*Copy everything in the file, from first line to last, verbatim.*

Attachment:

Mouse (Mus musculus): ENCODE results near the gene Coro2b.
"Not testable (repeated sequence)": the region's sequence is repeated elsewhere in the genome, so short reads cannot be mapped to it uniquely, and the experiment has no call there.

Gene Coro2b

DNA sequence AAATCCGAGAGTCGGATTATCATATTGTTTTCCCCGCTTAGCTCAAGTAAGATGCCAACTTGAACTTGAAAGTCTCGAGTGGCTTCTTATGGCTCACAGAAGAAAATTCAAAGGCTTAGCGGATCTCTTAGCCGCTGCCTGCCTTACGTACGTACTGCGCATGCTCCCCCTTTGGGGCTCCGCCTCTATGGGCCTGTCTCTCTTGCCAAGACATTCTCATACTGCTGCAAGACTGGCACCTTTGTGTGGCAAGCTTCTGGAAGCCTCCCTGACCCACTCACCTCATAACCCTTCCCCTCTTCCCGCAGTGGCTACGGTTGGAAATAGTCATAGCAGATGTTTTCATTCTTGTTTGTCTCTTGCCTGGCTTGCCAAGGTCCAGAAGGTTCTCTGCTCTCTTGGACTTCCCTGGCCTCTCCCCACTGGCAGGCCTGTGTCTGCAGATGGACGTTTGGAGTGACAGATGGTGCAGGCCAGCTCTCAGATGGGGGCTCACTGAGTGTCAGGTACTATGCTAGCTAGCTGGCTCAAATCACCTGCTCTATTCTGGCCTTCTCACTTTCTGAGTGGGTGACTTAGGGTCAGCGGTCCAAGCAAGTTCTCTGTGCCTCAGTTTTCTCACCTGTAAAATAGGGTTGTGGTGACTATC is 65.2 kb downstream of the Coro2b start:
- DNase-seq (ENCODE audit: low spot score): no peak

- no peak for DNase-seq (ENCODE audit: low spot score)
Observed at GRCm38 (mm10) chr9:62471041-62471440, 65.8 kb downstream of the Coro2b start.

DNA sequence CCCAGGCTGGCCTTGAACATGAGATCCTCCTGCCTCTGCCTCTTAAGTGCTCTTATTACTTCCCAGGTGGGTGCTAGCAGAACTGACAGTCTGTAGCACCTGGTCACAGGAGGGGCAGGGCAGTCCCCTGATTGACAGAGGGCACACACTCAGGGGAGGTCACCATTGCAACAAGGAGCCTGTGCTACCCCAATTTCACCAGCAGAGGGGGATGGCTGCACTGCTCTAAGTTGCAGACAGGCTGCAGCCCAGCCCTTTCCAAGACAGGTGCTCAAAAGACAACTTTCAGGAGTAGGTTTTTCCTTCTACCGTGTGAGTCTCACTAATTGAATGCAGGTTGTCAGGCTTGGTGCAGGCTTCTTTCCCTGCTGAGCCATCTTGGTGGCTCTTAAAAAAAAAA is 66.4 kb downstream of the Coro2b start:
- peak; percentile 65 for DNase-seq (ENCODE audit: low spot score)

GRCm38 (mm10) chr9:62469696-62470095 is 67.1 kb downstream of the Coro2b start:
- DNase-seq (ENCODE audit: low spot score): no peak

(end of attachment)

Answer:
Mouse (Mus musculus): ENCODE results near the gene Coro2b.
"Not testable (repeated sequence)": the region's sequence is repeated elsewhere in the genome, so short reads cannot be mapped to it uniquely, and the experiment has no call there.

Gene Coro2b

DNA sequence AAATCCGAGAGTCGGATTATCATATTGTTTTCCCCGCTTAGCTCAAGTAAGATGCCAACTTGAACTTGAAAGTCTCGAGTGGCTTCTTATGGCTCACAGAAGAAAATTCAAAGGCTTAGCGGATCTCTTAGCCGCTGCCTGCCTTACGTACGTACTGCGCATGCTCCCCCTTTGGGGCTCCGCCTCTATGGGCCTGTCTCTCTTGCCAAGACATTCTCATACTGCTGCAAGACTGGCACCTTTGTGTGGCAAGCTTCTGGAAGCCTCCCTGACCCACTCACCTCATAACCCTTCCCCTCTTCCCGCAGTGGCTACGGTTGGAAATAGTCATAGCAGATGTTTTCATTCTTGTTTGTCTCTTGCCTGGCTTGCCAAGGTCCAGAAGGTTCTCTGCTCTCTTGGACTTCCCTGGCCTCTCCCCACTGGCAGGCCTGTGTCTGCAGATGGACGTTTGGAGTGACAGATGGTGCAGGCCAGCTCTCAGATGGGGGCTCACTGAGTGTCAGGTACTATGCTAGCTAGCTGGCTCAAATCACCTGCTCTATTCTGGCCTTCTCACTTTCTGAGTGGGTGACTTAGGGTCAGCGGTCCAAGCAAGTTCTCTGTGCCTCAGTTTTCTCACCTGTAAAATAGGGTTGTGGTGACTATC is 65.2 kb downstream of the Coro2b start:
- DNase-seq (ENCODE audit: low spot score): no peak

- no peak for DNase-seq (ENCODE audit: low spot score)
Observed at GRCm38 (mm10) chr9:62471041-62471440, 65.8 kb downstream of the Coro2b start.

DNA sequence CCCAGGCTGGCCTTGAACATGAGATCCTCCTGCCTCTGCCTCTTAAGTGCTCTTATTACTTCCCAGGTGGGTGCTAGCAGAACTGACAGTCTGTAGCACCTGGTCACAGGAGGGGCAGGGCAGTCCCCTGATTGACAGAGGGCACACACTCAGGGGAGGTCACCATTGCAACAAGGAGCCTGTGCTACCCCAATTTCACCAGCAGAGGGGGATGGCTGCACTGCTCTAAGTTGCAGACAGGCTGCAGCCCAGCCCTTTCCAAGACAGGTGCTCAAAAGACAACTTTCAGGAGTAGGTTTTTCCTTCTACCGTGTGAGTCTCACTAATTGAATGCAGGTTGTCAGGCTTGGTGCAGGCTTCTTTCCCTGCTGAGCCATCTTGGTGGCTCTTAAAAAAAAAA is 66.4 kb downstream of the Coro2b start:
- peak; percentile 65 for DNase-seq (ENCODE audit: low spot score)

GRCm38 (mm10) chr9:62469696-62470095 is 67.1 kb downstream of the Coro2b start:
- DNase-seq (ENCODE audit: low spot score): no peak